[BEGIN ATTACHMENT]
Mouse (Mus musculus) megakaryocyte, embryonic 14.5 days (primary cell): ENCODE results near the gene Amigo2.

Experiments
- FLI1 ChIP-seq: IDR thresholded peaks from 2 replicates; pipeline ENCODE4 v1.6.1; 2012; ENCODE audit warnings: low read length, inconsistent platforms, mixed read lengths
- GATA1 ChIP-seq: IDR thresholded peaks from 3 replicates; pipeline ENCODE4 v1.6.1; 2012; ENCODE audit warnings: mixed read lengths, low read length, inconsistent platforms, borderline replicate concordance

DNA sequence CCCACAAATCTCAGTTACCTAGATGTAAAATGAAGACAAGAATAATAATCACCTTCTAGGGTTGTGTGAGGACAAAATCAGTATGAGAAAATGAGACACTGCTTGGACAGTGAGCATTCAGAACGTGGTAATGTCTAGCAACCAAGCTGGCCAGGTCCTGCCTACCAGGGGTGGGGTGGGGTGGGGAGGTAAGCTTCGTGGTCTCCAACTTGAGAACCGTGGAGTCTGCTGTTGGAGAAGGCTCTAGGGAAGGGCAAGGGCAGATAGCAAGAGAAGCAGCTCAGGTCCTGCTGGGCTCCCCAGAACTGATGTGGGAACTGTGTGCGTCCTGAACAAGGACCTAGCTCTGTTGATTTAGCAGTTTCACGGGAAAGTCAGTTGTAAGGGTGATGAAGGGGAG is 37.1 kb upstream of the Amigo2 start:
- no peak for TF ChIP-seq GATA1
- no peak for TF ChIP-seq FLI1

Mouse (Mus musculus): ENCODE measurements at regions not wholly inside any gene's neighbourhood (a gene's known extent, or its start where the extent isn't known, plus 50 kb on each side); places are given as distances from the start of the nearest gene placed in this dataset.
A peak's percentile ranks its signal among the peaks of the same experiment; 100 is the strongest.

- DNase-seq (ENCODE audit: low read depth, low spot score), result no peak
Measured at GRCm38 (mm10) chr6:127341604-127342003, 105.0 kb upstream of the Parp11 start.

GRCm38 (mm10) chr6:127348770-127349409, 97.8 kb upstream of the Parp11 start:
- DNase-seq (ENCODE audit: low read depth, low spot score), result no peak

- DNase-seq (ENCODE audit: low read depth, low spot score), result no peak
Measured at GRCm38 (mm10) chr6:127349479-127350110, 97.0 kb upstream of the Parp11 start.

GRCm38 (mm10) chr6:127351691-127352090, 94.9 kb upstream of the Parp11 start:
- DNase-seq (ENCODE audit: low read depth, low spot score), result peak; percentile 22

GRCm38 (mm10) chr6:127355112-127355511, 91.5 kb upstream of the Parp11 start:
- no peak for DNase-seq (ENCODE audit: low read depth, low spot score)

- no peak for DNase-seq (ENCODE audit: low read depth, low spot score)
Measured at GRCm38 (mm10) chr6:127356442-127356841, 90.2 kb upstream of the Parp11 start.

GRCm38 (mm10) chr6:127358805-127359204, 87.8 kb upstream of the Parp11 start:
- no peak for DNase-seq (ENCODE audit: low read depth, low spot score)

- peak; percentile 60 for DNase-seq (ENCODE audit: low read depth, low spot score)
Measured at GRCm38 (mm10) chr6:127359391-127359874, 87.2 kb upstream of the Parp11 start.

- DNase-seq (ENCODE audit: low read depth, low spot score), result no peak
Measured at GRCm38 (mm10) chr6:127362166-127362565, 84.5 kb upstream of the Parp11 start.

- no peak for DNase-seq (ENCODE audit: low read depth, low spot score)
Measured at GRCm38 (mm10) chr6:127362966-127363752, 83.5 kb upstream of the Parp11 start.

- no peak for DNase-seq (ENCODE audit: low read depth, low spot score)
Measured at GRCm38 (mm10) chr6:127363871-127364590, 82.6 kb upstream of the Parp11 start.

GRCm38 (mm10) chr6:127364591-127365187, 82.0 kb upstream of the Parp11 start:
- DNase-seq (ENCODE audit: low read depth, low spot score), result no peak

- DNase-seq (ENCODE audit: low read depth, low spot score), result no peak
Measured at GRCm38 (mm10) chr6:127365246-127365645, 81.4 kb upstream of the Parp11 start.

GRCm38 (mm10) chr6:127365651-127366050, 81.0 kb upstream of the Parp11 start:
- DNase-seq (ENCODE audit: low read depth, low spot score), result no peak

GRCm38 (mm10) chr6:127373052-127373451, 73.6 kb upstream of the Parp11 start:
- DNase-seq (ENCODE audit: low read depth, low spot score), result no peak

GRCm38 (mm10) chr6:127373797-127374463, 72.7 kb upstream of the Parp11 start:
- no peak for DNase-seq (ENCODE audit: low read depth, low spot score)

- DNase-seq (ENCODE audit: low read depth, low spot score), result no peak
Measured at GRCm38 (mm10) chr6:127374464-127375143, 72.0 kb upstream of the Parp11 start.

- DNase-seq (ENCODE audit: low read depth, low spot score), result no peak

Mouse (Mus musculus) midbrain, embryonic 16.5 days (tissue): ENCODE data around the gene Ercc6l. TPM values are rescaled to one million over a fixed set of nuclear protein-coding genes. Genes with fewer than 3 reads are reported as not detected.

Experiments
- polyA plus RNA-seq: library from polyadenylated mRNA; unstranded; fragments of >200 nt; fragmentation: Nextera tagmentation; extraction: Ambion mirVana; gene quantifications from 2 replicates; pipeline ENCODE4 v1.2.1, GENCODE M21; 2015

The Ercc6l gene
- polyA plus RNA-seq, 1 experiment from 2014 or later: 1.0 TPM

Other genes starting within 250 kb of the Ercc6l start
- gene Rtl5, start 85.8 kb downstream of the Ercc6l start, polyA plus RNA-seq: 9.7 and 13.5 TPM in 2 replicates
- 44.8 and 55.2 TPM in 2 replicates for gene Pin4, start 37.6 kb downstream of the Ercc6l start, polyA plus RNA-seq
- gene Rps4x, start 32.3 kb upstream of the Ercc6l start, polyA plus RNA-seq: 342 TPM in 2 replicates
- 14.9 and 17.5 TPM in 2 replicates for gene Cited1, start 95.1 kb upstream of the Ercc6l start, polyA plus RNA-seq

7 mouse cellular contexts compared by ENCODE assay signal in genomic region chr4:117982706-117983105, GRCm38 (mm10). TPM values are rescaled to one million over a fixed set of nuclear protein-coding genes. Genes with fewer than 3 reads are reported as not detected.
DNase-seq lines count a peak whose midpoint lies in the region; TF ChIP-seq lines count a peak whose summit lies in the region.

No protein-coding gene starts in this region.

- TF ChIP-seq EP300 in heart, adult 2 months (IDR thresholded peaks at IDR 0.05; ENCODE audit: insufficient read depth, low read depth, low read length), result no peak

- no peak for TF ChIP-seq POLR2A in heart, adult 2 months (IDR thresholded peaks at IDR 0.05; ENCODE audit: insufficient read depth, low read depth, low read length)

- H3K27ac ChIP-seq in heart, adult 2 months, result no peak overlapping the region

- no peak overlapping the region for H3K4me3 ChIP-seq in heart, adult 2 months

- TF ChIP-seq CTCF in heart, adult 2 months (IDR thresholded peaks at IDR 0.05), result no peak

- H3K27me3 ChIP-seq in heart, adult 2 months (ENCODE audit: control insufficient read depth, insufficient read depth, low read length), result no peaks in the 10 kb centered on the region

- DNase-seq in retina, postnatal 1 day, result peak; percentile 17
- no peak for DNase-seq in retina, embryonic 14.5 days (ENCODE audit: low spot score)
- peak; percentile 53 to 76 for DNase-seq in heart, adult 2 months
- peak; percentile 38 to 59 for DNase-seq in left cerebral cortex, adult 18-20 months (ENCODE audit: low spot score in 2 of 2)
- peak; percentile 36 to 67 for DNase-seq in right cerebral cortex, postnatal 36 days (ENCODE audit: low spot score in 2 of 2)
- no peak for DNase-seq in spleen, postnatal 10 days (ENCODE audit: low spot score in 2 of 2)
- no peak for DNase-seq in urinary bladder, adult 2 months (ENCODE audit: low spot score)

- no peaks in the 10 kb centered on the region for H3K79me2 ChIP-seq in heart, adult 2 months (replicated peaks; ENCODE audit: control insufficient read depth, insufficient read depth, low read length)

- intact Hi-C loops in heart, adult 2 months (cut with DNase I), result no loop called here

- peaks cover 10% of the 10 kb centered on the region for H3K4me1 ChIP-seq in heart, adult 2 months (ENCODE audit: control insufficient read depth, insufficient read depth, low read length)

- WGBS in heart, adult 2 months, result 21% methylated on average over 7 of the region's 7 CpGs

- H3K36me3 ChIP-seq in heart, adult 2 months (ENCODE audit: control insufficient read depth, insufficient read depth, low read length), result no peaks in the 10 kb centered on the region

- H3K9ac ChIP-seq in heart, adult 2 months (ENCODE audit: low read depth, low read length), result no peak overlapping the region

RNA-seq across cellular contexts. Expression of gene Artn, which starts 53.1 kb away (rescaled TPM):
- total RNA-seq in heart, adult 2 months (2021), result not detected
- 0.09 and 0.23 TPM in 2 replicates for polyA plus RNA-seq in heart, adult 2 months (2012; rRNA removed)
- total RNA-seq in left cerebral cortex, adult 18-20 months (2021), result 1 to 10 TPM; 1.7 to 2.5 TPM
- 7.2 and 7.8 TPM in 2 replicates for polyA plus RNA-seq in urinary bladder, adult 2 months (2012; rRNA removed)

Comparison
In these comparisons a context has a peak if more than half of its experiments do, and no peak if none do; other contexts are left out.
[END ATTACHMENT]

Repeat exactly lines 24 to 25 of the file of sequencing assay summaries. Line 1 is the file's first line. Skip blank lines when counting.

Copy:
- peak; percentile 60 for DNase-seq (ENCODE audit: low read depth, low spot score)
Measured at GRCm38 (mm10) chr6:127359391-127359874, 87.2 kb upstream of the Parp11 start.